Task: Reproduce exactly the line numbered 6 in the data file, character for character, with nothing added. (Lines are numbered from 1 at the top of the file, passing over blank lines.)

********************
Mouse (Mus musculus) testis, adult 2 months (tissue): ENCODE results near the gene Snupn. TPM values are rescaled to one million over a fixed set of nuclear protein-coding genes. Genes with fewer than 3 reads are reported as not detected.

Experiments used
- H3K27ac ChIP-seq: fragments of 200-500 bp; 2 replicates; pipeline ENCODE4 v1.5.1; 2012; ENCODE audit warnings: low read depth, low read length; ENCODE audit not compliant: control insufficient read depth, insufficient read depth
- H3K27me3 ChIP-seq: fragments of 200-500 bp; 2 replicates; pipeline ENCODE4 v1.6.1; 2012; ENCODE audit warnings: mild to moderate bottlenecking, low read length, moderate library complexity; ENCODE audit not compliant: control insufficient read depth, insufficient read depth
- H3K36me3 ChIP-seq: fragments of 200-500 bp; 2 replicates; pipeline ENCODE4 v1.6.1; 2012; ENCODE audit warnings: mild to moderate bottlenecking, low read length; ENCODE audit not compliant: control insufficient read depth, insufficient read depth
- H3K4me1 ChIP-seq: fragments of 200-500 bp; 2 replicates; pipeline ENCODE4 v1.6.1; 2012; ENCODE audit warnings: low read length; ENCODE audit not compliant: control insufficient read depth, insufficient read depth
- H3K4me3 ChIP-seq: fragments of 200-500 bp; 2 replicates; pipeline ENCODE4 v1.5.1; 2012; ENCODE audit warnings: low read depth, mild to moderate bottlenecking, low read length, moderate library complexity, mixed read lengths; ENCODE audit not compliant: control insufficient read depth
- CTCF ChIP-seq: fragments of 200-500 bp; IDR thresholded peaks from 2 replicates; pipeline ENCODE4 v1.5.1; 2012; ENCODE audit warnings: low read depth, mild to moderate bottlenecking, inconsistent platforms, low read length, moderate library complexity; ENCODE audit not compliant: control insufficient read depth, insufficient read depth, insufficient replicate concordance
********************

- H3K4me1 ChIP-seq: fragments of 200-500 bp; 2 replicates; pipeline ENCODE4 v1.6.1; 2012; ENCODE audit warnings: low read length; ENCODE audit not compliant: control insufficient read depth, insufficient read depth